Judge blocks Trump efforts to rescind DACA


Demonstrators hold signs in front of the Neal Smith Federal Building for the Iowans Need Your Help: Rally To Support Dreamers and TPS Holders on Dec. 1, 2017. About 50 people attended the event.

Chris Anderson

Tuesday evening a federal judge blocked efforts by the Trump administration to rescind the Obama-era Deferred Action for Childhood Arrivals (DACA) program.

A case where the plaintiff, the regents and president of the University of California, suing the Department of Homeland Security, who administers the DACA program, asked for provisional relief and protection for DACA recipients was heard by U.S. District Judge William Alsup in a District Court.

Alsup ruled the plaintiffs demonstrated that DACA recipients as well as their families, schools, employers and communities are likely to suffer irreparable harm as a result of the recession. He also noted that limiting the relief to the individual plaintiffs in the state of California would lead to administrative confusion, thus the ruling applies nationwide.

“The most practical relief is to maintain DACA in the same manner to which the agency and recipients are accustomed,” Alsup wrote.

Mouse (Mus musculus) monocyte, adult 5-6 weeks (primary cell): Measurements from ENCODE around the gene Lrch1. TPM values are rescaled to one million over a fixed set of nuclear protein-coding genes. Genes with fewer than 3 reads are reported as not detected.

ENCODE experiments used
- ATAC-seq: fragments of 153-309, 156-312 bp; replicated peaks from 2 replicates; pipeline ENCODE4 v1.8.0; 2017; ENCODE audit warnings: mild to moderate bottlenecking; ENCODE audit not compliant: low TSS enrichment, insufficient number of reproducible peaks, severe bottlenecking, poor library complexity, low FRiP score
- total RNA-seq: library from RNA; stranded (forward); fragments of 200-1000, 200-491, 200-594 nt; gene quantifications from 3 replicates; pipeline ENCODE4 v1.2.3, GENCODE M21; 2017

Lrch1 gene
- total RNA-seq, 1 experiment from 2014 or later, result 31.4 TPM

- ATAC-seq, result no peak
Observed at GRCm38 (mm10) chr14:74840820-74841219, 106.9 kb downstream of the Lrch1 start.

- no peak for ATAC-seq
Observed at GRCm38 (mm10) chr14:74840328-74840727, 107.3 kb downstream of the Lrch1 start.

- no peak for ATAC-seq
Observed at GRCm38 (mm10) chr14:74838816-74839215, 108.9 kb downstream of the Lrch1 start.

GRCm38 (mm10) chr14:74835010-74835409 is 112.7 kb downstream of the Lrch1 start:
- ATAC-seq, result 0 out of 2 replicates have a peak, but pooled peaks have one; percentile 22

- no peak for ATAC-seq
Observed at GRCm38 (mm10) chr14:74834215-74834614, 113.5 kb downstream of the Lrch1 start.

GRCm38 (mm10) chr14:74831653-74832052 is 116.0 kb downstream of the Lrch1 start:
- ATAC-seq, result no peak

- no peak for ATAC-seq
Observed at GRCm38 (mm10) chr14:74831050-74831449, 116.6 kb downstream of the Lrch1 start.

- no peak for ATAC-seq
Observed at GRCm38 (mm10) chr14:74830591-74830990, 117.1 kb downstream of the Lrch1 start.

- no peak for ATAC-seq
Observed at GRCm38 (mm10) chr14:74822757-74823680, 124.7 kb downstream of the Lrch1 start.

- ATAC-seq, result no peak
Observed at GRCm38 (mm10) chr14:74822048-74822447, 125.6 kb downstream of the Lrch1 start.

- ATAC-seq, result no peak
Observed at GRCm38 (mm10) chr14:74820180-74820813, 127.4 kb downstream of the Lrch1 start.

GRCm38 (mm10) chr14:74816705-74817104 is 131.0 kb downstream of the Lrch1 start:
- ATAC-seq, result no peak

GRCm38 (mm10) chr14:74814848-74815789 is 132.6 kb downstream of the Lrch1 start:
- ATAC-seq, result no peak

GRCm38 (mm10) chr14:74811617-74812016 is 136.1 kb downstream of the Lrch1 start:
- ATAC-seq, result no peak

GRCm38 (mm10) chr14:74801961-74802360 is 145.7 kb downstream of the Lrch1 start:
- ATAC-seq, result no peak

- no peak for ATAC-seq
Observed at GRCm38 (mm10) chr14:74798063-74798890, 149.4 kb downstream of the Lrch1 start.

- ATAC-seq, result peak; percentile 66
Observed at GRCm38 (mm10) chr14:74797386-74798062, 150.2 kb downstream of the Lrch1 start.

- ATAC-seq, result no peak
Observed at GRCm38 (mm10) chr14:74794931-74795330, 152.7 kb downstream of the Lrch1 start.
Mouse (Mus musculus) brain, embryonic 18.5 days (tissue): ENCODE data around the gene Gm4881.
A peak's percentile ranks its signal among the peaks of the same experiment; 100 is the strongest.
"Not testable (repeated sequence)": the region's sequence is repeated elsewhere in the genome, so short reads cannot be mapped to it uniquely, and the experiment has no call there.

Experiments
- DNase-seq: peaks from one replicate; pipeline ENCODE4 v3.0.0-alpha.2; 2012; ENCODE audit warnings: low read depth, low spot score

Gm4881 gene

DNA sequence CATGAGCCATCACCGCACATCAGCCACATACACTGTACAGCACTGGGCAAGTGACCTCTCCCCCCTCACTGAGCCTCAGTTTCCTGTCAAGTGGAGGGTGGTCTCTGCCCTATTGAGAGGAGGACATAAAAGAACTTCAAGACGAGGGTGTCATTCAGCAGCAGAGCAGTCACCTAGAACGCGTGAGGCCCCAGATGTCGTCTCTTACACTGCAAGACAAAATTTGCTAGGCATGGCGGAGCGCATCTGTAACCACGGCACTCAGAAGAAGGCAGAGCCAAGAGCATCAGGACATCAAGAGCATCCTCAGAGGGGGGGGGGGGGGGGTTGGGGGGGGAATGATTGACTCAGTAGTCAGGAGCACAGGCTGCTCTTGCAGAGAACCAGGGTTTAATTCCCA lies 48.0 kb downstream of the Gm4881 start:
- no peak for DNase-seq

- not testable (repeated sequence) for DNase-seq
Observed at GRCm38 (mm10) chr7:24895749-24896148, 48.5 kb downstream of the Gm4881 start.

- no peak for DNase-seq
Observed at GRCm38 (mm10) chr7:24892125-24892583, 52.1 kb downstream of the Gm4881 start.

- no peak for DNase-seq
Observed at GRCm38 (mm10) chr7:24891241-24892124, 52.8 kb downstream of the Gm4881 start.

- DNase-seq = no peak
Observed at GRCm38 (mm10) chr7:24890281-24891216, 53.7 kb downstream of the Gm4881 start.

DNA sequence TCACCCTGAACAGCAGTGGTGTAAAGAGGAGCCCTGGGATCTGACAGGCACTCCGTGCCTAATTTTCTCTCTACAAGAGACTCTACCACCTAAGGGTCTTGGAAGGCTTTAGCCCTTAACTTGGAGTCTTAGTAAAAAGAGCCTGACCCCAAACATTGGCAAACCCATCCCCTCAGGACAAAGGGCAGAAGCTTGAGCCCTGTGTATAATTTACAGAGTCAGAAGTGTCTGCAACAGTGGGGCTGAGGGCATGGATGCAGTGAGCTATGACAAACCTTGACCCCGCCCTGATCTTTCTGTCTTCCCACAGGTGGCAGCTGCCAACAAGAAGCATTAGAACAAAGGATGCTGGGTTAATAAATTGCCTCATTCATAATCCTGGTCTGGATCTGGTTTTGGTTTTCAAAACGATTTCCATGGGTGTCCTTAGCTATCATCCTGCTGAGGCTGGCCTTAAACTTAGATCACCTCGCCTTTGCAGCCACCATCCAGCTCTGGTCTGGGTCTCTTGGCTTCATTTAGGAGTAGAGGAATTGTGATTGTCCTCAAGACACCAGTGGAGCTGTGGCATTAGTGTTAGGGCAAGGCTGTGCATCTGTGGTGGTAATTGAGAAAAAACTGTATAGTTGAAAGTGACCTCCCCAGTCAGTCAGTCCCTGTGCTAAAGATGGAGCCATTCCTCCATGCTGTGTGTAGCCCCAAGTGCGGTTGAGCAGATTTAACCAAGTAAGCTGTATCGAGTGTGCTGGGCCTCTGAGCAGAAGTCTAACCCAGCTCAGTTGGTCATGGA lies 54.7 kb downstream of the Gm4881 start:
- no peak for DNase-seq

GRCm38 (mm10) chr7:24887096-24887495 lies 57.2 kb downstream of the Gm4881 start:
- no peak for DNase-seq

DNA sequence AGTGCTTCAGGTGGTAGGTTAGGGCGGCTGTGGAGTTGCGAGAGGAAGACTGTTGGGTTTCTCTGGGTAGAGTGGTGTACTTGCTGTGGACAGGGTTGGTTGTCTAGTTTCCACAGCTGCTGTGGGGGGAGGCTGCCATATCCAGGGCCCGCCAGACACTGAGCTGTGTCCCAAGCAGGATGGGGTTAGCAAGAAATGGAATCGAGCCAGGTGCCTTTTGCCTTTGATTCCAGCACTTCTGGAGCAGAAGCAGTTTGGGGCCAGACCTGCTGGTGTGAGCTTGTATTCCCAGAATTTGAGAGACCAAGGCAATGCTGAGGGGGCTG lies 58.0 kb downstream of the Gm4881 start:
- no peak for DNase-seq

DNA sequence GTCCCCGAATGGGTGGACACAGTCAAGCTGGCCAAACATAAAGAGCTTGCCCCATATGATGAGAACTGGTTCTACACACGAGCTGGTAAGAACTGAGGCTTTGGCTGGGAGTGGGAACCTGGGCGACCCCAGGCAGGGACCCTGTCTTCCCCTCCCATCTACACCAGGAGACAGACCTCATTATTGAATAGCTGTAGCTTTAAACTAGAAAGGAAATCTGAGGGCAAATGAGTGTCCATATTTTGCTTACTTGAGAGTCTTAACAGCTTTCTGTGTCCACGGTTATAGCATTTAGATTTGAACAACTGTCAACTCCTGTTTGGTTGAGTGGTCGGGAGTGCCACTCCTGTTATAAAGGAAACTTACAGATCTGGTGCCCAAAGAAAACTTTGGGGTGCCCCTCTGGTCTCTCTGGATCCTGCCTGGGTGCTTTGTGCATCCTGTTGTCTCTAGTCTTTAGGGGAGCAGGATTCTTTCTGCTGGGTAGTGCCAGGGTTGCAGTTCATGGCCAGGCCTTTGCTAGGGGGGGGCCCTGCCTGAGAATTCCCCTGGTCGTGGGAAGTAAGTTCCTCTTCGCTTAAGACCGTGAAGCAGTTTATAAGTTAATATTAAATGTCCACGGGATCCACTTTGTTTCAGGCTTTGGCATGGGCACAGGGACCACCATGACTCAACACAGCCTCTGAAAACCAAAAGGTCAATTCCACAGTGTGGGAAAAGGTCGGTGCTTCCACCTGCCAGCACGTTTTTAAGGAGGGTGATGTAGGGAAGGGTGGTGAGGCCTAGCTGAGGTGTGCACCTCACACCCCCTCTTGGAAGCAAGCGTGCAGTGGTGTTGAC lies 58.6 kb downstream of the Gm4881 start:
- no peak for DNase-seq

Alsup also questioned the integrity of the Trump administration’s decision to rescind DACA, and said Attorney General Jeff Sessions’ conclusion of the program was illegal and “based on a flawed legal premise.”

The relief granted in the ruling will allow former DACA recipients who failed to renew by Oct. 5 a chance to submit renewal applications and will require the administration to allow renewal of applications set to expire. The decision does not force the Trump administration to accept new DACA applicants.

President Trump took to Twitter Wednesday morning to express his dissatisfaction with the ruling.

“It just shows everyone how broken and unfair our court system is when the opposing side in a case (such as DACA) always runs to the 9th Circuit and almost always wins before being reversed by higher courts,” Trump wrote on Twitter.

Trump also added on Twitter that any future attempts at immigration reform must include funding for the border wall, a campaign promise of his.

White House Press Secretary Sarah Sanders called the decision “outrageous.” The White House is doubling down on the premise of the DACA program being an illegal act, and allegedly hopes to resolve immigration issues through congressional action.

“An issue of this magnitude must go through the normal legislative process,” Sanders said in a statement. “President Trump is committed to the rule of law, and will work with members of both parties to reach a permanent solution that corrects the unconstitutional actions taken by the last administration.”

Iowa State political science professor Steffen Schmidt calls the decision an “inconvenience” for the Trump administration. Schmidt believes the real impact of this will be seen in the days ahead.

Schmidt noted district court rulings are not often the final decision in issues like these. The case could eventually make it to the Supreme Court. Another option, however, is the issue of immigration being settled through Congress.